With one notable exception, little is known about how consumers in the District and surrounding states feel about regional or national interstate banking or the status quo.
With the passage of regional interstate banking laws in the Washington region, it has been taken for granted that most consumers support the concept.
The same can be said of consumers elsewhere.
Typically, proponents of national interstate banking maintain that consumers will benefit from greater competition. Keener competition supposedly will lead to better services, lower fees and higher savings rates for consumers. Interestingly, proponents of regional interstate banking and national interstate banking, though at odds over which is best for banking and the economy, make the same argument about the benefits that consumers can expect.
A committee that was appointed a year ago to study the possible impact of interstate banking on Maryland observed that some proponents held that permitting interstate mergers would increase the flow of funds to the state and create more jobs. The same committee, which eventually recommended that Maryland adopt a regional interstate banking bill maintained that " . . . The best interests of Maryland's citizens and Maryland's economic development are served by permitting all Maryland-chartered bank holding companies to participate in interstate banking."
In urging the D.C. City Council to adopt legislation that would permit national interstate banking, a representative of New York's Citicorp, emphasizing the importance of competition, projected higher rates on consumer deposits, lower rates on loans and increased availability of credit. "New and better services will be provided, with greater convenience," the Citicorp official declared.
More recently, in testimony at a council hearing on an application for an interstate merger between United Virginia Bankshares Inc. and NS&T Bankshares Inc., officials representing the principals said much the same thing.
By and large, the promises and projections of greater convenience, better consumer rates and more jobs have gone mostly unchallenged. Consumers generally have had little to say on the subject, and few efforts have been made to obtain their opinions on the potential benefits of interstate banking.
An exception, of course, has been in the District, where a small group of community organizations has opposed the merger application of NS&T and UVB. The same alliance of community activists warned the D.C. Council last summer that the regional interstate banking bill "threatens to unleash new disinvestment forces in the District." Interstate banking is a "two-edged sword," they declared.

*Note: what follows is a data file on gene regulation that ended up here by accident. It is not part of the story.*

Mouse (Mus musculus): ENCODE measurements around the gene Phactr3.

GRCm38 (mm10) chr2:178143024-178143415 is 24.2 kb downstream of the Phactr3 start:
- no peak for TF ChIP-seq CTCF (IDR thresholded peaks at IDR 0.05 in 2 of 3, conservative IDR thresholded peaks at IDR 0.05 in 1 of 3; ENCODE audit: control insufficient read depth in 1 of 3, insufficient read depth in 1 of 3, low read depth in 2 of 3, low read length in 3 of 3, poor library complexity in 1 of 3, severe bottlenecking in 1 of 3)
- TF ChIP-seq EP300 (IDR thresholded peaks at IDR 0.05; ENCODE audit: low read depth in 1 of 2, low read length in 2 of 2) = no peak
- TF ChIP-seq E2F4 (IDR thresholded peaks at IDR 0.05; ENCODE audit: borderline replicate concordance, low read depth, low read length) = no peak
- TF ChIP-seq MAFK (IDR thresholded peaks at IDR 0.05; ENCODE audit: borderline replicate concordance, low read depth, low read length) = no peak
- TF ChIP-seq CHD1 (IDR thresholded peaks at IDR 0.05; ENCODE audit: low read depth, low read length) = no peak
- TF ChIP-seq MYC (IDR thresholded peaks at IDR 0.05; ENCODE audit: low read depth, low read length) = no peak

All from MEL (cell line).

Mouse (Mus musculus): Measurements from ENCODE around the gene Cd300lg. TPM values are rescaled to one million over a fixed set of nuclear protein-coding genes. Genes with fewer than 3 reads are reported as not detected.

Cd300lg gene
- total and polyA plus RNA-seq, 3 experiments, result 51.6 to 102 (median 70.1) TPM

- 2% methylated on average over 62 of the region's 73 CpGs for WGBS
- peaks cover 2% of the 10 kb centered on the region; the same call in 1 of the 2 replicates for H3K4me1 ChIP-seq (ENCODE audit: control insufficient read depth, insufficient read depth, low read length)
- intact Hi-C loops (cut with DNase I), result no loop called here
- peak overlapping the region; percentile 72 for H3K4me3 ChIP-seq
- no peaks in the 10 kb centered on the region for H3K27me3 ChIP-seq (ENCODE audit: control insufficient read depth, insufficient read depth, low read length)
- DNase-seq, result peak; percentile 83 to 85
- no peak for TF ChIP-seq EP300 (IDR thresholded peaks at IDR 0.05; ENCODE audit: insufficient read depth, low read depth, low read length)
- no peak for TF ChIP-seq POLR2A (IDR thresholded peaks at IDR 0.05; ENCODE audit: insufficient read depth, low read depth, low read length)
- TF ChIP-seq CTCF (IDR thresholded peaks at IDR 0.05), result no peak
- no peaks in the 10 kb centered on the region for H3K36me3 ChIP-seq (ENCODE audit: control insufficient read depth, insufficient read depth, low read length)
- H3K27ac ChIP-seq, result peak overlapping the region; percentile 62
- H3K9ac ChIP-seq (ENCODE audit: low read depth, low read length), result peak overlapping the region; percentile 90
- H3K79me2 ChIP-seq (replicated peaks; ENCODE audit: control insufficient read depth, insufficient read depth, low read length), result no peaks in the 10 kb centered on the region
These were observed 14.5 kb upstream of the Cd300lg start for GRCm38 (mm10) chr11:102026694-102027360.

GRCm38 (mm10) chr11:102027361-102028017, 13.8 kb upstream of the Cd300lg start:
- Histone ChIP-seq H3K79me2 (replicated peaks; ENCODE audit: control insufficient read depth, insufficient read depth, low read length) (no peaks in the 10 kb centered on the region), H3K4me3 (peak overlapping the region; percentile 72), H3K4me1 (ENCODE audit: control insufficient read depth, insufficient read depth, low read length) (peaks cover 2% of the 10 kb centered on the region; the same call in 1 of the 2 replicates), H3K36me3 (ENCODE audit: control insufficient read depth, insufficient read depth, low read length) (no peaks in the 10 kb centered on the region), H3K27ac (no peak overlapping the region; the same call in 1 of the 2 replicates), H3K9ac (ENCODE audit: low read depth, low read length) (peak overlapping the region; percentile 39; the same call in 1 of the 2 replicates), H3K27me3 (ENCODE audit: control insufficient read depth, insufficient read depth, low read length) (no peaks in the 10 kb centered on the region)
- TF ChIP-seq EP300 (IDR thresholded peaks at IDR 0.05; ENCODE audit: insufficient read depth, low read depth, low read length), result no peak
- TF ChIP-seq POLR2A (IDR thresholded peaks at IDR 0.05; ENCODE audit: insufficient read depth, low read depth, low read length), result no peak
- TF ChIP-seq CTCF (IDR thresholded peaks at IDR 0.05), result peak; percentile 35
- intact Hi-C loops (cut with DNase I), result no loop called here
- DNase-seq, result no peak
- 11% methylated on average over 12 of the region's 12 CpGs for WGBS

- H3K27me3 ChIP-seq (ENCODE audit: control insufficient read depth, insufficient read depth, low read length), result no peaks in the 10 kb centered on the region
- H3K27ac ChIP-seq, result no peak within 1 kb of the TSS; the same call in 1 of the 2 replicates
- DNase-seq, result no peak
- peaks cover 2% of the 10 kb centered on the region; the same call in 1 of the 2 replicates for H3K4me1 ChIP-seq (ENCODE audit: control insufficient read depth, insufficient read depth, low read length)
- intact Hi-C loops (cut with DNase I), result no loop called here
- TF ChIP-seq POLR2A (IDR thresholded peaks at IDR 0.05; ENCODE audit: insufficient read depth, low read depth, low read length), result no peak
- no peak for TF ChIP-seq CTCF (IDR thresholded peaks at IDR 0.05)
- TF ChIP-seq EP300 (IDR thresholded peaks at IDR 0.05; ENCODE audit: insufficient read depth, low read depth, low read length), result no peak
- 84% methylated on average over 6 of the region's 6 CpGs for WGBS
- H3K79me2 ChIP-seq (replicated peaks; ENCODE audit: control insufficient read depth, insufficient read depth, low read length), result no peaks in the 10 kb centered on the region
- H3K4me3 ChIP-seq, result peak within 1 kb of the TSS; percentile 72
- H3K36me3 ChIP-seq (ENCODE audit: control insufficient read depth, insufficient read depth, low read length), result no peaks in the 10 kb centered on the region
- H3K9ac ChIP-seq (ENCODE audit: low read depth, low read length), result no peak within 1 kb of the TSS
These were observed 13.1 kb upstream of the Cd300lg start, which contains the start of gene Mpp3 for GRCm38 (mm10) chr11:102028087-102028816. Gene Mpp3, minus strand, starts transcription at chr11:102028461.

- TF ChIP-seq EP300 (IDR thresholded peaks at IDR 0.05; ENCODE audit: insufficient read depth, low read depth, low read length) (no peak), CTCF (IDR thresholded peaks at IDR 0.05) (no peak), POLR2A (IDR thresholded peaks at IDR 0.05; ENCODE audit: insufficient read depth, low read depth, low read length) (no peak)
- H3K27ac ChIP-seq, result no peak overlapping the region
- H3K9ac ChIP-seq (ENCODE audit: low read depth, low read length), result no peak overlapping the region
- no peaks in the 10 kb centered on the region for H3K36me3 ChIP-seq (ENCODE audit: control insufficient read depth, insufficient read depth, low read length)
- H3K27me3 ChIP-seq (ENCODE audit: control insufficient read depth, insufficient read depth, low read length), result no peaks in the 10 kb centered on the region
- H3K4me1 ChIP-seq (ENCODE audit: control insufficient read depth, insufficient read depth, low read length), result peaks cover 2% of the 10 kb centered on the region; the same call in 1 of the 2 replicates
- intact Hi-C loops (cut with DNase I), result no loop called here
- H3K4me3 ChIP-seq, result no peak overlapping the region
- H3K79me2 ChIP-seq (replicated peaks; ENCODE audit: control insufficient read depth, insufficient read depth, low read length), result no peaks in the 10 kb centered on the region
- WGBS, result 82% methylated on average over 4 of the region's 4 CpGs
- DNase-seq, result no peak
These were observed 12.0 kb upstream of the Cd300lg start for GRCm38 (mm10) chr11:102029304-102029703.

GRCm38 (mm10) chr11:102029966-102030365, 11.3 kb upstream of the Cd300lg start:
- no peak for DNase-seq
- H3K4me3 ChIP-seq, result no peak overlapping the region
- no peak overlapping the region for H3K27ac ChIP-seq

It should be noted, however, that the opposition of local groups is based more on their criticism of the lending practices of certain institutions than on the merits of interstate banking.
Results of a national survey conducted earlier this year also indicate a distinct lack of enthusiasm among consumers for interstate banking, but for far less parochial reasons. The poll, which was conducted by Bank Letter, a publication of Institutional Investor, and Simmons Market Research Bureau, found that most consumers would rather do business with banks that continue to operate in their basic markets. According to the survey, consumers believe that hometown banks give the most personalized service and that local banks are most likely to lend money in their communities.
Consumers were split more evenly on which types of banks offer better savings rates and service fees. More than 37 percent thought that local banks had lower fees, compared with nearly 30 percent who said services would be cheaper under national interstate banking. Twenty-three percent had no opinion.
Support for interstate banking is stronger among consumers who are younger, better educated and more affluent, according to the survey, which also showed that more women than men favor interstate banking.
The survey also found that sentiment for interstate banking is much higher in the West than in other regions, though states in the East, particularly in New England and the Southeast, have been far more active in the passage of regional interstate banking laws.
The survey results have been weighted to represent a statistically valid national sample, according to the editors of Bank Letter and Simmons Market Research.
If the results accurately reflect the sentiment of bank customers nationwide, then proponents of interstate banking -- regional and national -- haven't done a very good job of selling the concepts to the public. But then, it is really the banking industry that will reap the greater benefits of interstate banking.